Report: Stop Lines do Little to Encourage Drivers to Stop

The study examined traffic and crash data from suburbs, including video footage from intersections before and after stop lines were placed.

The study examined traffic and crash data from suburbs, including video footage from intersections before and after stop lines were placed. Shutterstock

 

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Stop lines, the thick white bars painted ahead of intersections, do little to prevent crashes or influence driver behavior, a 14-year study found.

Stop lines—the thick white bars painted ahead of intersections to indicate where cars should stop—are largely ineffective at preventing crashes and also don’t do a great job of getting drivers to hit the brakes, according to the results of a 14-year study in Minnesota.

The study, conducted by the Minnesota Local Road Research Board, examined crash and traffic data from a handful of suburbs from 2004 to 2018, including video clips from 16 intersections both before and after the installation of a stop line. The results showed that stop lines “showed no association with crash occurrence,” and were useful in decreasing accidents only occasionally, in conjunction with other factors, “especially the presence of a painted crosswalk.”

The lines, also known as stop bars, were likewise unhelpful in keeping drivers from pulling their cars too far into intersections. According to an analysis of video footage, drivers tended to stop on or up to 10 feet past the location of the stop line, both before and after installation.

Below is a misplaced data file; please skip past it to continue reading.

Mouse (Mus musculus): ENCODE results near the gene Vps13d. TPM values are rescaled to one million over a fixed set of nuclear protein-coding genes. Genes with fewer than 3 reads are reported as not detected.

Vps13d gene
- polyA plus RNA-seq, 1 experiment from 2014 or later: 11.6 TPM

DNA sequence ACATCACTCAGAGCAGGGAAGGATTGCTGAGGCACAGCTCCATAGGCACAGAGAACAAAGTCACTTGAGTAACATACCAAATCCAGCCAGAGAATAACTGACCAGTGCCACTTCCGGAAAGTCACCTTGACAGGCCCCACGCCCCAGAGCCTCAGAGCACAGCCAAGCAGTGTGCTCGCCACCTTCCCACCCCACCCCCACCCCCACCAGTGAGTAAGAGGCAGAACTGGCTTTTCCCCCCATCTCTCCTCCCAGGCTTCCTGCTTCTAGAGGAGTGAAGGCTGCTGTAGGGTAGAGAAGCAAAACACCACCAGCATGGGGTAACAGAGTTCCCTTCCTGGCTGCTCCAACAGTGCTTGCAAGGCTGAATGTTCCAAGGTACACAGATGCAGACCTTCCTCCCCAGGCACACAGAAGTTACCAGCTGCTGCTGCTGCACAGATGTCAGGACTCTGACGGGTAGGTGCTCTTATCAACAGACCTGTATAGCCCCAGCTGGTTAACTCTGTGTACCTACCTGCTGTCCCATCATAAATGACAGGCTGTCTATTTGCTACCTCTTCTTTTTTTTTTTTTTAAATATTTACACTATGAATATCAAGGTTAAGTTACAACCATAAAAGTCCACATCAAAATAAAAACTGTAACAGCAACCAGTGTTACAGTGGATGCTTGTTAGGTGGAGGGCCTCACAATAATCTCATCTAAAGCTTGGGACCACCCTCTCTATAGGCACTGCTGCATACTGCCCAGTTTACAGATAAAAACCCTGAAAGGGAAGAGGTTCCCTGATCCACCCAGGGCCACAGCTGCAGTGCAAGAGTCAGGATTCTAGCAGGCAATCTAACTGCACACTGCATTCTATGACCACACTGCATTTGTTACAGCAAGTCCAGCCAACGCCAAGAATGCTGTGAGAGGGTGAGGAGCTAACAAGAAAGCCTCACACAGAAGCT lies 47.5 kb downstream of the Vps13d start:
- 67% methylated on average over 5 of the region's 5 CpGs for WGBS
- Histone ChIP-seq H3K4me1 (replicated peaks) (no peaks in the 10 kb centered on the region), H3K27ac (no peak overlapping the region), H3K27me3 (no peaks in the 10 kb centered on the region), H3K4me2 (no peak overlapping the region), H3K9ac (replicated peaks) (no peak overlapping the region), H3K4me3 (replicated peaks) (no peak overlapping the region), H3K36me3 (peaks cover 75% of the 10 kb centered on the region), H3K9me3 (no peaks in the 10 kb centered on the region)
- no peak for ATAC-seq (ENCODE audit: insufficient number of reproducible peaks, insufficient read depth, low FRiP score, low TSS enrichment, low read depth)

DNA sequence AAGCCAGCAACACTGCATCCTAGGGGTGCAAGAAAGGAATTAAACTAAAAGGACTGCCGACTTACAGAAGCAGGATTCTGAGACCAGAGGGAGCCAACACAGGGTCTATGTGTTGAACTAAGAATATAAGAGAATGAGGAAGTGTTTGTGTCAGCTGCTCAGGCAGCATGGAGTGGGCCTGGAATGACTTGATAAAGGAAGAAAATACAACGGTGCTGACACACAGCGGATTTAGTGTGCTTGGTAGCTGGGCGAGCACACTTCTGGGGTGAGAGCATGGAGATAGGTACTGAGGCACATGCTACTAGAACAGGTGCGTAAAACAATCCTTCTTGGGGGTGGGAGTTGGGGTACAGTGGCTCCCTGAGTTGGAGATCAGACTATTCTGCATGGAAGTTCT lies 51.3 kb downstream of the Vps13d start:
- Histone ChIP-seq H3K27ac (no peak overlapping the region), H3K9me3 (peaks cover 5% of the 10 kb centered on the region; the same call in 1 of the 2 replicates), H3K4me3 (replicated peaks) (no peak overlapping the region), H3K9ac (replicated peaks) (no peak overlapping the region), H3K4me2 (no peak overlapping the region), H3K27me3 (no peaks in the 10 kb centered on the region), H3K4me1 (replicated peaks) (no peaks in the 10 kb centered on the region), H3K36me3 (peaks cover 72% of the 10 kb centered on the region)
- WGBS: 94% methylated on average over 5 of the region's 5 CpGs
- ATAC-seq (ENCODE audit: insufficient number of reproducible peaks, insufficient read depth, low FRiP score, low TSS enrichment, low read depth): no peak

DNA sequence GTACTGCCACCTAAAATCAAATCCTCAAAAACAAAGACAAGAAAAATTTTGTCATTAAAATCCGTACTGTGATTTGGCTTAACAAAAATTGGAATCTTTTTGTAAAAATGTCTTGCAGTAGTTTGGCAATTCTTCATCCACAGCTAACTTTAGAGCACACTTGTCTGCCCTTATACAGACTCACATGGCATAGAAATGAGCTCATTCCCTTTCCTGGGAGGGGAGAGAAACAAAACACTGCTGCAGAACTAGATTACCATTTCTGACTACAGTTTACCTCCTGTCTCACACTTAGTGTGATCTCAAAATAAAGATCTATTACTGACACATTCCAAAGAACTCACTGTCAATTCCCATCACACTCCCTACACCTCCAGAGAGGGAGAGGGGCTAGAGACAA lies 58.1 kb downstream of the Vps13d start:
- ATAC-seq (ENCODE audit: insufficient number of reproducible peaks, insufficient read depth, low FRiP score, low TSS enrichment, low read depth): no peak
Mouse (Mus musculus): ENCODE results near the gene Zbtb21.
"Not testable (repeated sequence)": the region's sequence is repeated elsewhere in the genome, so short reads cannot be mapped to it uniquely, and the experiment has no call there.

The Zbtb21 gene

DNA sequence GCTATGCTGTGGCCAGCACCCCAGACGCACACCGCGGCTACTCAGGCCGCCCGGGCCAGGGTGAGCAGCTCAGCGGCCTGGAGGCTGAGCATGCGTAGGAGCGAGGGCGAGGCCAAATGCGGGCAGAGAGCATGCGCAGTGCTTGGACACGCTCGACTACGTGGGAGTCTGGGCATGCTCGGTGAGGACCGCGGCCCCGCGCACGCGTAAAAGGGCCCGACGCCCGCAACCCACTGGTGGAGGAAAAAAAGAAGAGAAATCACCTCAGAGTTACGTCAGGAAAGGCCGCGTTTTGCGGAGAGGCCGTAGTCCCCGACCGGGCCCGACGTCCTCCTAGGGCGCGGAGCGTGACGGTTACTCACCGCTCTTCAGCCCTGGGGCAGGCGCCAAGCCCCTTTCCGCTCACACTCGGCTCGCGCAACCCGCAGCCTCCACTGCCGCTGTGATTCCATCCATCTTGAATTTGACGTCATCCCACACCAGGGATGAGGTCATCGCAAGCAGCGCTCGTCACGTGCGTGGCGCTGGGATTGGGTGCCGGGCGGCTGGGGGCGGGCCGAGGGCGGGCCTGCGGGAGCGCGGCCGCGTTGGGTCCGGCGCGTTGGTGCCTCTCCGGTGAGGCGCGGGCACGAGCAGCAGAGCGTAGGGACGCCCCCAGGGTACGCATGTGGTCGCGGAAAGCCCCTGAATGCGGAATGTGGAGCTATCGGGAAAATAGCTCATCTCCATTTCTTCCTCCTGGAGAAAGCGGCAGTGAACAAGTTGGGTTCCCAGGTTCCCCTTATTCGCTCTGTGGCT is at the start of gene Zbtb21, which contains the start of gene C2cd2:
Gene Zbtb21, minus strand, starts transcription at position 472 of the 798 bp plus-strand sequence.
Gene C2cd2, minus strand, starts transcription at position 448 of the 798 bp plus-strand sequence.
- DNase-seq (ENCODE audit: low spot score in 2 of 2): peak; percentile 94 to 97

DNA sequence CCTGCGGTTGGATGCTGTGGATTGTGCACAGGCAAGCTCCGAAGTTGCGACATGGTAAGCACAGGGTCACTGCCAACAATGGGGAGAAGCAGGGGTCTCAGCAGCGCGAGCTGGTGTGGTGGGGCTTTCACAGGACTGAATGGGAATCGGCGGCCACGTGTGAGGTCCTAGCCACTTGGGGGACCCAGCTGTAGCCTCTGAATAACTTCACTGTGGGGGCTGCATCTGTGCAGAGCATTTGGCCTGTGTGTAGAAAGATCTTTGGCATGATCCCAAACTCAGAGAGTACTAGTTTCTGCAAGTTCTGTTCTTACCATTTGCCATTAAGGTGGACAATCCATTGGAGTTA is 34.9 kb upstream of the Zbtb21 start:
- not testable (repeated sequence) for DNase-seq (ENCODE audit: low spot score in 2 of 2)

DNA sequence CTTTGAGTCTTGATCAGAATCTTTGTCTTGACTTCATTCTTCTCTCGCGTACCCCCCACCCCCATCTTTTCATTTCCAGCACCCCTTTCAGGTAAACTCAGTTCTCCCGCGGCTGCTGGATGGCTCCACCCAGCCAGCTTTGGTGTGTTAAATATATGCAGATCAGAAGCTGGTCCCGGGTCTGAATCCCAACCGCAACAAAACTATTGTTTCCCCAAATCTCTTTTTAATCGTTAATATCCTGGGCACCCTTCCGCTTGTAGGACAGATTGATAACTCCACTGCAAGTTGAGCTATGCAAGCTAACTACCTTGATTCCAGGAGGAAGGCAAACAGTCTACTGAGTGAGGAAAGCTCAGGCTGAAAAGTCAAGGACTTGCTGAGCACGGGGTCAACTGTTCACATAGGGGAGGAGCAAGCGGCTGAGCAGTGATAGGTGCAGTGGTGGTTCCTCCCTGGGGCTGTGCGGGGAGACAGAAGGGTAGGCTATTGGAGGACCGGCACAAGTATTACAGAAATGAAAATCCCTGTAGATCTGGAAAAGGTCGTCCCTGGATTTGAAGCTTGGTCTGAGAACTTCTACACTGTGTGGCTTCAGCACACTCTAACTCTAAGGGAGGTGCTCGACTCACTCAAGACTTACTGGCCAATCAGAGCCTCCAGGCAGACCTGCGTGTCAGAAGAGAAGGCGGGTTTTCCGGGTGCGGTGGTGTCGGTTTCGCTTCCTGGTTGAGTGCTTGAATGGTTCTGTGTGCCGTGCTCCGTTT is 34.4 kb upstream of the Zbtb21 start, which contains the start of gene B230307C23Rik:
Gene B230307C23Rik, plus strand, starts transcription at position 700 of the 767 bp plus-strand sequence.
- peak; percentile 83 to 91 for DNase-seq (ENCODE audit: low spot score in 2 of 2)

“In fact, it is reliably determined that the more space there is between the stop line and the absolute edge of the conflicting driving lane, the more drivers ignore the stop line and push forward,” researchers wrote.

Stop lines are between 1 and 2 feet wide and are traditionally used at intersections with poor visibility to keep drivers from rolling their cars beyond the curb to look around the corner, though they’re also used in conjunction with stop signs and crosswalks, and in places where it’s not obvious where a vehicle should stop.

Drivers are not required by law to pause at stop bars, and they’re not used at every intersection, though citizens often request them at “intersections with frequent stop sign violations,” according to a technical summary of the report.

Despite their ubiquity, there’s been little research on the efficacy of stop lines—“its benefits are assumed, not proven,” the researchers wrote.

Transportation officials in Minnesota were curious about the “definitive effects” of the lines, which aren’t expensive to install but can cost thousands of dollars to maintain over time, particularly in the Midwest, where harsh winters require frequent repainting. The city of Edina, Minnesota for example, estimated that “the maintenance of latex paint stop lines at an intersection costs around $1,000 per year,” according to the report.

While the study results found that stop lines alone did not reduce crashes, researchers did note that the bars were somewhat effective at getting drivers to reduce their speed while approaching an intersection—even if they still didn’t stop entirely.

“Although there was no significant effect observed between the presence of a stop line and the decision of drivers to come to a complete stop instead of performing a ‘rolling’ stop, the presence of the stop line reduced the roll speed for some vehicles,” the report said. “In most cases, the extreme high speeds were greatly reduced.”

Based on those findings, stop lines may not be the most effective method of influencing drivers’ behaviors, the report concludes.

The researchers said that their hope is that their findings, "Will serve as a reference for planners and engineers when considering placement of a stop line at one or many intersections."

Kate Elizabeth Queram is a staff correspondent for Route Fifty and is based in Washington, D.C.

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